There are a wide array of different types of intercultural communication, and all must be considered when considering the issue of intercultural communication in business relationships between Canadian companies and Vietnamese countries. According to Shankar, “In defining intercultural communication, we only have eight components of communication to work with and yet we must bridge divergent cultures with distinct values across languages and time zones to exchange value, a representation of meaning. It may be tempting to consider only the source and receiver within a transaction as a representation of intercultural communication, but if we do that, we miss the other six components—the message, channel, feedback, context, environment, and interference—in every communicative act. Each component influences and is influenced by cultureCulture is represented in all eight components every time we communicate” (Shankar 16). In terms of Vietnamese-Canadian relationships, these different aspects of intercultural business communication are very important, as they allow a businessperson to most amicably approach someone of a different culture.
One thing that must be avoided at all costs when considering intercultural business communication is the issue of ethnocentrism. Ethnocentrism, according to Shankar is, “the tendency to view other cultures as inferior to one’s own. Having pride in your culture can be healthy, but history has taught us that having a predisposition to discount other cultures simply because they are different can be hurtful, damaging, and dangerous. Ethnocentrism makes us far less likely to be able to bridge the gap with others and often increases intolerance of difference” (Shankar 12). Business and industry are no longer self-contained or particularly geographically-contained entities. Because Vietnam is such a large market for cheap labor, Vietnamese companies have become and will continue to be integral to western companies and industries.
Vietnam’s geographics and demographics make it an interesting case study in the realm of intercultural business communication. In addition, Vietnam’s recent engagement in a number of international trade unions, including the WTO, has made it much more accessible for foreign businesses. Cheap labor and cheap products are two of the main things that draw international business to Vietnam; but international businesspeople must be careful to avoid the pitfalls of human rights abuses that still happen in the production sector in Vietnam. Avoiding these issues can be an exercise in communicative skills for an individual from the west, which is why it is so fundamentally important to engage with foreign businesspeople with care and respect.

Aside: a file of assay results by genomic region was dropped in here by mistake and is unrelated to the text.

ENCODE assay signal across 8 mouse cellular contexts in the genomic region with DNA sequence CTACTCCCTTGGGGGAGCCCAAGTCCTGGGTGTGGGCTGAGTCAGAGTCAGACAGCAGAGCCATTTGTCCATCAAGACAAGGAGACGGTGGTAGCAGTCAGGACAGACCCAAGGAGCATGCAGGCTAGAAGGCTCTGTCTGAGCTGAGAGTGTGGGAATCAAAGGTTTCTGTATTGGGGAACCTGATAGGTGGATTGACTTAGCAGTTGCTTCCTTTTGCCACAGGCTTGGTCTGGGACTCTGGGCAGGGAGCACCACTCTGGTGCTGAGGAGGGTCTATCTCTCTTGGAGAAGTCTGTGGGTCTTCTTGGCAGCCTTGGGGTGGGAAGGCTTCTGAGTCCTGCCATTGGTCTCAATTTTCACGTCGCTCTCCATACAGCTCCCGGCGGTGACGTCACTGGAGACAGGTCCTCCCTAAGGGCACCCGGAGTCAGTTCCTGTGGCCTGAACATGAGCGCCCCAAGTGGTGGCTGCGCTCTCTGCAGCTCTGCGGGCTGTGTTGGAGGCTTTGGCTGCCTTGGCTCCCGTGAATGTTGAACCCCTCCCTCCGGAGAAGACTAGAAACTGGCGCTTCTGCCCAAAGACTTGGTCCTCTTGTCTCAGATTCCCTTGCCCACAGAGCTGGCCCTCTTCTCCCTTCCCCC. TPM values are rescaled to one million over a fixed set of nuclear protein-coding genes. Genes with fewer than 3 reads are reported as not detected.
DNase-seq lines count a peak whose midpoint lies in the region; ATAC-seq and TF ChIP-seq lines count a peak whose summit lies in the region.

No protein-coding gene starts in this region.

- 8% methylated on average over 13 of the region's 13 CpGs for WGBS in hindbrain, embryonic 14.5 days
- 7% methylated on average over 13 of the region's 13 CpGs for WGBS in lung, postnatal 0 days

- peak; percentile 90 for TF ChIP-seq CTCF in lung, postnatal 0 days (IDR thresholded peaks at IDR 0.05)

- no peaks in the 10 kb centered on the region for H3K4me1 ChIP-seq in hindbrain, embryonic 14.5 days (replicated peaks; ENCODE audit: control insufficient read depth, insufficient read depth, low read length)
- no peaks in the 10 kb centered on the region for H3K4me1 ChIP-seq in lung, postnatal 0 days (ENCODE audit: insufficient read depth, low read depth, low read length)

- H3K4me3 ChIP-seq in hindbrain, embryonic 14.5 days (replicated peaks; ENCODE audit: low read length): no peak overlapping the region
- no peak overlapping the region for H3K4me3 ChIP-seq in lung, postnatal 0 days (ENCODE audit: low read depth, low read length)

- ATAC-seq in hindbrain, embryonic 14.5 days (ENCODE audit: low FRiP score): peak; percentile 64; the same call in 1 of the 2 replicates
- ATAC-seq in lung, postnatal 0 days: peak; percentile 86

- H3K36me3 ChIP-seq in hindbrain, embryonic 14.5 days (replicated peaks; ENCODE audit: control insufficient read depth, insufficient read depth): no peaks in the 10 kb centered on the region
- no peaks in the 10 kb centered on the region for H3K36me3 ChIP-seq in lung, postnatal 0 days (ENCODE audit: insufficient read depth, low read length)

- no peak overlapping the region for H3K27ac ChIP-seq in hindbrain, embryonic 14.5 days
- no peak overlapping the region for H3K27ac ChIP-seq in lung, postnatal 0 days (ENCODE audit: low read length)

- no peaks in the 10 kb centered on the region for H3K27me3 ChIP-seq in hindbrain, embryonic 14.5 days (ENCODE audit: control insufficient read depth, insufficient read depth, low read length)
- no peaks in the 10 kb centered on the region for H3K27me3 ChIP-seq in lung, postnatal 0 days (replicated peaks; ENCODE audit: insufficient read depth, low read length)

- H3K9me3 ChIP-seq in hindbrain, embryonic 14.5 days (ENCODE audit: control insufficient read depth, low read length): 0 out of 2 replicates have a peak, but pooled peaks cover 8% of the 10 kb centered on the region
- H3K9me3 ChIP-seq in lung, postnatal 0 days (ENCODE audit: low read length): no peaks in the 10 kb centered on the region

An individual skilled in business communication will be able to cross cultural barriers in a way that someone unskilled or unaware will be able to. Learning a language is not necessarily fundamentally important for becoming skilled at intercultural communication, but it can be a fantastic way to build rapport, especially with individuals from countries that have largely been marginalized by the western world. Understanding the proper channel and feedback can also be an excellent way of building rapport in a business communication context.
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National Geographic,. 'Vietnam Facts, Vietnam Flag'. N.p., 2014. Web. 26 Nov. 2014.
Schlight, John, and Stanley Karnow. 'Vietnam: A History.'. Military Affairs 48.2 (1984): 101. Web.
Schwenkel, C. 'Beyond The Battlefields Of Vietnam'. Diplomatic History 37.5 (2013): 1183-1187. Web.
Shankar, J. 'Intercultural Communication For Business'. Business Communication Quarterly 69.4 (2006): 464-467. Web.